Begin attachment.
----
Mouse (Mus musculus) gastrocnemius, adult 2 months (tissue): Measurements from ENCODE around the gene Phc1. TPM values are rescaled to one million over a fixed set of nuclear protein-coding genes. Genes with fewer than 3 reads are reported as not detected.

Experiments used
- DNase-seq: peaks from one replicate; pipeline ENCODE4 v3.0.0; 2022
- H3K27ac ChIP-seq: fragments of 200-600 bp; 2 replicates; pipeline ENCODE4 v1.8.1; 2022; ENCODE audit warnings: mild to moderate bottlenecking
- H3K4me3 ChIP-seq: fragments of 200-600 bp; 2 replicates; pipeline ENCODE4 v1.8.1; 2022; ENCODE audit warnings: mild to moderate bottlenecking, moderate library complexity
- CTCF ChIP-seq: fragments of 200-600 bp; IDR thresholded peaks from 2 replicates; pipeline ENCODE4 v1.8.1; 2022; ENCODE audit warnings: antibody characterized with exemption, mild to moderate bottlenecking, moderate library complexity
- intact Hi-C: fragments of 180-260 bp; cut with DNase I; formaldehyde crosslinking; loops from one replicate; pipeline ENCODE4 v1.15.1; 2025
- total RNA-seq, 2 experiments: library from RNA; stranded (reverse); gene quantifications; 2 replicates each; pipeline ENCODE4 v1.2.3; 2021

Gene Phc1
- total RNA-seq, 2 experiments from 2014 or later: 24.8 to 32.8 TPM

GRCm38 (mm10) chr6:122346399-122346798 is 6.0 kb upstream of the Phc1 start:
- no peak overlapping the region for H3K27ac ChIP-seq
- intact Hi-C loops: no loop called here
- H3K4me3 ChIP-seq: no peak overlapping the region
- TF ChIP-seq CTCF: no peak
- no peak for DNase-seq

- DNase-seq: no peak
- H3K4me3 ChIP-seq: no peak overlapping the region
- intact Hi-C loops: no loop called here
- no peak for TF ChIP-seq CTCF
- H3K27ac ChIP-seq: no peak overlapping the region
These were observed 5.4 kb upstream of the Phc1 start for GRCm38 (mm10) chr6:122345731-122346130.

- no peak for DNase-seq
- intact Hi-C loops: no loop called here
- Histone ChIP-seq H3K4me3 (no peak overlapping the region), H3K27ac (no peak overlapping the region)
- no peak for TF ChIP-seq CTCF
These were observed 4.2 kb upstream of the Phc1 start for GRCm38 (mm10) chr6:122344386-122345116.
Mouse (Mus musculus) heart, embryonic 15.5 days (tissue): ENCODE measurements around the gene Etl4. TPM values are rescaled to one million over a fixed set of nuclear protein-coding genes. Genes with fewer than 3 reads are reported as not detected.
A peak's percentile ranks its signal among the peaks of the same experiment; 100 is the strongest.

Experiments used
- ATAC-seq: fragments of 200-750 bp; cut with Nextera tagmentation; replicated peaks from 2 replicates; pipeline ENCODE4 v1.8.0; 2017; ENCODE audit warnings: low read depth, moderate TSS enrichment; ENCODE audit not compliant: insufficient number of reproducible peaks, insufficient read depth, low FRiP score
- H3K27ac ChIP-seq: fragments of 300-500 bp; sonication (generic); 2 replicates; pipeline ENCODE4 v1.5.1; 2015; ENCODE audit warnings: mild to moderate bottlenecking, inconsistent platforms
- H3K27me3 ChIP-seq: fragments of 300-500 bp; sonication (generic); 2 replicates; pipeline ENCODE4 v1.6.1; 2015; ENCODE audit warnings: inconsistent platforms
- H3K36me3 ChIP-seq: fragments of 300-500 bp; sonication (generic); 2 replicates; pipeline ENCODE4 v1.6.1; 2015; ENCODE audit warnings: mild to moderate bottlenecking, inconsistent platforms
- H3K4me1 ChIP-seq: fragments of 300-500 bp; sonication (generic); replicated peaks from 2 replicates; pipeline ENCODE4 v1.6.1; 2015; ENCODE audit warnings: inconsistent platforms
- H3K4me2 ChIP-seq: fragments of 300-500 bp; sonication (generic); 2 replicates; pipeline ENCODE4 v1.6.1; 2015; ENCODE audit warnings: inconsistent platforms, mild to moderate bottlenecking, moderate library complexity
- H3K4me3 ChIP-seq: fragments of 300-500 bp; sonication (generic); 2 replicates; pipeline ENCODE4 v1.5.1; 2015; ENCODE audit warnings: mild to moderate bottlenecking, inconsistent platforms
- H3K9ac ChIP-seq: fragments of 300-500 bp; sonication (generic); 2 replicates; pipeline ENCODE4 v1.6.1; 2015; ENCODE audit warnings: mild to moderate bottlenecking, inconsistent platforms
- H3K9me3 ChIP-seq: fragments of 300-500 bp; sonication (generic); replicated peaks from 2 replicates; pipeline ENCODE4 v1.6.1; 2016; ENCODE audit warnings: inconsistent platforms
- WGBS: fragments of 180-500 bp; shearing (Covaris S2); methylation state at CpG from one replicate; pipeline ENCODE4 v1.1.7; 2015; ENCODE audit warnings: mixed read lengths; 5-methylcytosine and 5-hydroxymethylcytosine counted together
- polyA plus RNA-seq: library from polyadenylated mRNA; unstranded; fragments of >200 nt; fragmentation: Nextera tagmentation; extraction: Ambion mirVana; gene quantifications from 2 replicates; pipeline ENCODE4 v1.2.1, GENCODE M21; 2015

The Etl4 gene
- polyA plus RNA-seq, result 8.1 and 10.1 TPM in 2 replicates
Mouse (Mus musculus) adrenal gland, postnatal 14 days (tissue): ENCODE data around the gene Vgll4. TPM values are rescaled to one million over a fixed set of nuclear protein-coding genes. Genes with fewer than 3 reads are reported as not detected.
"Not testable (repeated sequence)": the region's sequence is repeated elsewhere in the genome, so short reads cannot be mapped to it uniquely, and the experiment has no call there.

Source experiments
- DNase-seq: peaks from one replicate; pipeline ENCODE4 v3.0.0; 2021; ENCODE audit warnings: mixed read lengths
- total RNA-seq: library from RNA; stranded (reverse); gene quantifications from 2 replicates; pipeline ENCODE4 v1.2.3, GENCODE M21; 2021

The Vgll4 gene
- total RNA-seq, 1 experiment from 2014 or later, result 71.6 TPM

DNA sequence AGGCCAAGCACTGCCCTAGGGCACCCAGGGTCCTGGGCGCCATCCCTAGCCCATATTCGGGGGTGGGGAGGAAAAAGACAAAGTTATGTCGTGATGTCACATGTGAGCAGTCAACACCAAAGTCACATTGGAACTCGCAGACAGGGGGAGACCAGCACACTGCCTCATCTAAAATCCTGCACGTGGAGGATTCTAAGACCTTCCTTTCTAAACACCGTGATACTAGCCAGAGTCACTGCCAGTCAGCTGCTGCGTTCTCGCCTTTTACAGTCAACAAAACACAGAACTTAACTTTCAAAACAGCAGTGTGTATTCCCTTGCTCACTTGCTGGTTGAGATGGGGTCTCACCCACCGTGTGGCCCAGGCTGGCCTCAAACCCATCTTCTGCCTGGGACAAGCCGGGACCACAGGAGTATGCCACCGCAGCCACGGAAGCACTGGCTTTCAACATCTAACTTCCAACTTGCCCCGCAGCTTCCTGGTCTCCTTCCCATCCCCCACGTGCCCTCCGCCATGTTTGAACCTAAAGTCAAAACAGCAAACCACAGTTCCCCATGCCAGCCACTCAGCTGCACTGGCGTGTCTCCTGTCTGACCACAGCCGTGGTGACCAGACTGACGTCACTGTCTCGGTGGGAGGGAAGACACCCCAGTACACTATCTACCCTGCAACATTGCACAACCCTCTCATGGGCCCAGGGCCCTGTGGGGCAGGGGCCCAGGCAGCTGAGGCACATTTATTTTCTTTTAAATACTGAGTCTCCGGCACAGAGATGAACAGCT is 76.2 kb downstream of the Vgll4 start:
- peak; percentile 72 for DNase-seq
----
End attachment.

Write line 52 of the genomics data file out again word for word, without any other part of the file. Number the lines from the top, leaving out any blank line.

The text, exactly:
- peak; percentile 72 for DNase-seq